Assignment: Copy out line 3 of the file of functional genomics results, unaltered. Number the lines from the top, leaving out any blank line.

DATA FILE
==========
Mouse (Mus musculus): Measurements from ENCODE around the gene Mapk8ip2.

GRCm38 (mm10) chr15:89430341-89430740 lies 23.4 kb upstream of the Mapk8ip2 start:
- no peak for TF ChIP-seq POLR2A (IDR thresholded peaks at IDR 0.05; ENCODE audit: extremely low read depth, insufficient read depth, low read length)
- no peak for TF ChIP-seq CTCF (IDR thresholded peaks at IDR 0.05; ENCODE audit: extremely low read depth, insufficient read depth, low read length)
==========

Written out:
- no peak for TF ChIP-seq POLR2A (IDR thresholded peaks at IDR 0.05; ENCODE audit: extremely low read depth, insufficient read depth, low read length)